13. Breakthrough Series(~9-18 months time frame) Participants Select Topic Prework Develop Framework & Changes P P A D A D Summits, Guides, Publications, etc. S S Planning Group LS 1 LS 2 LS 3 Supports E-mail Visits Phone Assessments Senior Leader Reports

    14. PCC PCC PCC PCC PCC PCC PCC PCC PCC PCC PCC PCC PCC PCC PCC PCC PCC PCC PCC Wave Sequence Spread in South Africa 3o care 2o/ District Hospital/ CHC 2o/ District Hospital/ CHC 2o/ District Hospital/ CHC PCC PCC

    15. Examples of Major Spread Efforts in Health Care • Ascension Health - Affinity Groups • Kaiser Permanente - Nurse Knowledge Exchange • NHS UK - Modernization Plan • HRSA BPHC - Health Disparities Collaborative • Jönköping - Advanced Access • Iowa Health System – Medication Safety • Veterans Health Administration - Improved Access • DHHS Division of Transportation - Organ Donation • Tula & Tver Oblasts, Russian Federation – HT, PIH, HT • Peru - TB • End Stage Renal Disease Networks (CMS) • South Africa – Antiretroviral Therapy • 100,000 Lives Campaign, 5 Million Lives Campaign and SHN!

    16. Additional Examples • Cooperative Extension System (USDA) • BRAC (Bangladesh) • Grameenphone (Bangladesh) • Emergency “Plumpynut” response (Niger)

    17. How Do We Spread? Many possible ways: • Natural diffusion • Breakthrough Series Collaborative model • Extension agents • Emergency mobilization • Wave sequence • Hybrid models • Campaign model

    18. IHI’s Campaigns (100,000 Lives Campaign and 5 Million Lives Campaign)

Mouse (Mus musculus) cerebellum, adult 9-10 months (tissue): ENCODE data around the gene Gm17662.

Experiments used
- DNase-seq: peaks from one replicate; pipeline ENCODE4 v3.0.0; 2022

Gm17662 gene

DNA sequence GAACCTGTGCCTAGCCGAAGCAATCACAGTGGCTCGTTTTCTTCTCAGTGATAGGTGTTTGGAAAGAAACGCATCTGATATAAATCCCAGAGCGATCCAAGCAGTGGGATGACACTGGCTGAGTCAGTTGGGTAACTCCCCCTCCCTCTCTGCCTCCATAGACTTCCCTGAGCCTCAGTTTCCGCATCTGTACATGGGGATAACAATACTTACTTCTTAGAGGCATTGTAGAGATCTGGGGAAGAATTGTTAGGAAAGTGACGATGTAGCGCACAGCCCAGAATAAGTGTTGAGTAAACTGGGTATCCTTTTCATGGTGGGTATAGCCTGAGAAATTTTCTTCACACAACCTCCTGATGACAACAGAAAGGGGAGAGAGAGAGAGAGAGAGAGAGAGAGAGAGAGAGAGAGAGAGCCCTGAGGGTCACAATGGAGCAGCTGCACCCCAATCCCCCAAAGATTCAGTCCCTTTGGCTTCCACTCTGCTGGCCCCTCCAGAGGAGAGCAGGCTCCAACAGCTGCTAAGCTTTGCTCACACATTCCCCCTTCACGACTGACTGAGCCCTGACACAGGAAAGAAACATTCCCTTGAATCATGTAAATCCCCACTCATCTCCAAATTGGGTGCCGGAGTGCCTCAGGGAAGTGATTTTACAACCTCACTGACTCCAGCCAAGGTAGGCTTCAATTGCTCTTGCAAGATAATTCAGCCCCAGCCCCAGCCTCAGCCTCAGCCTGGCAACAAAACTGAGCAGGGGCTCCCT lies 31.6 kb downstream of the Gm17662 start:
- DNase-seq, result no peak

19. Campaign Origins Origins of IHI’s 100,000 Lives Campaign: • Frustration with persistent variability in the quality of care and the national rate of change; • Belief that our sense of urgency was shared by leaders and providers throughout the system; • Belief in the value of a shared, explicit set of aims.

    20. 100,000 Lives Campaign Objectives (December 2004 – June 2006) • Save 100,000 Lives • Enroll more than 2,000 hospitals in the initiative • Build a reusable national infrastructure for change • Raise the profile of the problem - and our proactive response

    21. Six Changes That Save Lives • Deployment of Rapid Response Teams…at the first sign of patient decline • Delivery of Reliable, Evidence-Based Care for Acute Myocardial Infarction…to prevent deaths from heart attack • Prevention of Adverse Drug Events (ADEs)…by implementing medication reconciliation • Prevention of Central Line Infections…by implementing a series of interdependent, scientifically grounded steps called the “Central Line Bundle” • Prevention of Surgical Site Infections…by reliably delivering the correct perioperative antibiotics at the proper time and taking several other associated actions • Prevention of Ventilator-Associated Pneumonia…by implementing a series of interdependent, scientifically grounded steps called the “Ventilator Bundle”

    22. Measurement Strategy • Express changes in aggregate hospital (risk-adjusted) mortality, compared to 2004, in terms of “lives saved” • Direct submission of monthly raw mortality data (deaths, discharges) to IHI • National change in patient mortality risk from three sources applied to these data • “Optional” data at intervention-level and study of other intervention-level databases